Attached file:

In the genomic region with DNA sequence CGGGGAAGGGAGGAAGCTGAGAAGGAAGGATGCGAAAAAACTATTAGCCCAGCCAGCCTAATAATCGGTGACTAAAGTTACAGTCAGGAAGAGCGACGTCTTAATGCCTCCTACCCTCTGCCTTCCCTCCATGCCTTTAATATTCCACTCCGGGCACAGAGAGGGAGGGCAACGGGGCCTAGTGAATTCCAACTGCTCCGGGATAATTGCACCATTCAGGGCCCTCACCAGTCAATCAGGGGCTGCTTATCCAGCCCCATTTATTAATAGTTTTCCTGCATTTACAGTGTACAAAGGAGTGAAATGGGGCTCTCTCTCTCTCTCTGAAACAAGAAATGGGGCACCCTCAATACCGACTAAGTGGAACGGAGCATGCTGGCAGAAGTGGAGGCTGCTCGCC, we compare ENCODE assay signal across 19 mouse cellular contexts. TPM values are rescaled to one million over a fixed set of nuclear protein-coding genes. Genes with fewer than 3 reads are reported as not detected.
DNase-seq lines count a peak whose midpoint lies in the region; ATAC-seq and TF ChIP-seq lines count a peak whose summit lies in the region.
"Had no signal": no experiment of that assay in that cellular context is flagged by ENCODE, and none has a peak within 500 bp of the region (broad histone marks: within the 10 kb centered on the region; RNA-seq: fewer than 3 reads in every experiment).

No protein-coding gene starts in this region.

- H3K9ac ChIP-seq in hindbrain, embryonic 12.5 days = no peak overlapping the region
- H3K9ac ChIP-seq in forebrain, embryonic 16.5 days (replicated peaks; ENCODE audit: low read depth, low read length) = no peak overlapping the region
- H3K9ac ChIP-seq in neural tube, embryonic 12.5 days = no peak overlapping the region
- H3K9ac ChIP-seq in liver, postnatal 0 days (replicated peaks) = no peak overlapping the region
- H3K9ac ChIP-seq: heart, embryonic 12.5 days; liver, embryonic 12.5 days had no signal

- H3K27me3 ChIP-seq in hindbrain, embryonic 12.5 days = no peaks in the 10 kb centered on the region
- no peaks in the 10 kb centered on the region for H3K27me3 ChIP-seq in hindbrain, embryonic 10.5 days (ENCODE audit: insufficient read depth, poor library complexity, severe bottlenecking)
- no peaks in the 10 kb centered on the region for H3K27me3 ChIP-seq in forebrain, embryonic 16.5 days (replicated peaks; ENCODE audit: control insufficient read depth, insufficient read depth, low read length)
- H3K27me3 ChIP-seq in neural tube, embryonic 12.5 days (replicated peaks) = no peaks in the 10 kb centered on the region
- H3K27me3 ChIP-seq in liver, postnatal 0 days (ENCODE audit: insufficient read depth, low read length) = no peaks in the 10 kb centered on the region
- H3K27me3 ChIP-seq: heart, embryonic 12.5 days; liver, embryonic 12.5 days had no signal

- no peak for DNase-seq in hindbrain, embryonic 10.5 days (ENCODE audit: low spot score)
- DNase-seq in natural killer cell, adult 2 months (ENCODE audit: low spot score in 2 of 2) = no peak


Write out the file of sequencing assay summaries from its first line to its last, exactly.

In the genomic region with DNA sequence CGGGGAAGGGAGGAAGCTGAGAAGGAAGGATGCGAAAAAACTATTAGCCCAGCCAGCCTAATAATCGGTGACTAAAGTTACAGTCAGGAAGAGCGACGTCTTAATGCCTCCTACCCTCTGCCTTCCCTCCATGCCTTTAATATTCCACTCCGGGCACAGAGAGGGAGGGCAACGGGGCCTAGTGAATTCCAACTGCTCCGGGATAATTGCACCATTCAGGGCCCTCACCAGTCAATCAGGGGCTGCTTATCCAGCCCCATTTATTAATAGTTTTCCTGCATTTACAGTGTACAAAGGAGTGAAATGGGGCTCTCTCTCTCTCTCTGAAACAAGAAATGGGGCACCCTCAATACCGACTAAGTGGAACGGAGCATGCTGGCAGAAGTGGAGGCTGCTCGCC, we compare ENCODE assay signal across 19 mouse cellular contexts. TPM values are rescaled to one million over a fixed set of nuclear protein-coding genes. Genes with fewer than 3 reads are reported as not detected.
DNase-seq lines count a peak whose midpoint lies in the region; ATAC-seq and TF ChIP-seq lines count a peak whose summit lies in the region.
"Had no signal": no experiment of that assay in that cellular context is flagged by ENCODE, and none has a peak within 500 bp of the region (broad histone marks: within the 10 kb centered on the region; RNA-seq: fewer than 3 reads in every experiment).

No protein-coding gene starts in this region.

- H3K9ac ChIP-seq in hindbrain, embryonic 12.5 days = no peak overlapping the region
- H3K9ac ChIP-seq in forebrain, embryonic 16.5 days (replicated peaks; ENCODE audit: low read depth, low read length) = no peak overlapping the region
- H3K9ac ChIP-seq in neural tube, embryonic 12.5 days = no peak overlapping the region
- H3K9ac ChIP-seq in liver, postnatal 0 days (replicated peaks) = no peak overlapping the region
- H3K9ac ChIP-seq: heart, embryonic 12.5 days; liver, embryonic 12.5 days had no signal

- H3K27me3 ChIP-seq in hindbrain, embryonic 12.5 days = no peaks in the 10 kb centered on the region
- no peaks in the 10 kb centered on the region for H3K27me3 ChIP-seq in hindbrain, embryonic 10.5 days (ENCODE audit: insufficient read depth, poor library complexity, severe bottlenecking)
- no peaks in the 10 kb centered on the region for H3K27me3 ChIP-seq in forebrain, embryonic 16.5 days (replicated peaks; ENCODE audit: control insufficient read depth, insufficient read depth, low read length)
- H3K27me3 ChIP-seq in neural tube, embryonic 12.5 days (replicated peaks) = no peaks in the 10 kb centered on the region
- H3K27me3 ChIP-seq in liver, postnatal 0 days (ENCODE audit: insufficient read depth, low read length) = no peaks in the 10 kb centered on the region
- H3K27me3 ChIP-seq: heart, embryonic 12.5 days; liver, embryonic 12.5 days had no signal

- no peak for DNase-seq in hindbrain, embryonic 10.5 days (ENCODE audit: low spot score)
- DNase-seq in natural killer cell, adult 2 months (ENCODE audit: low spot score in 2 of 2) = no peak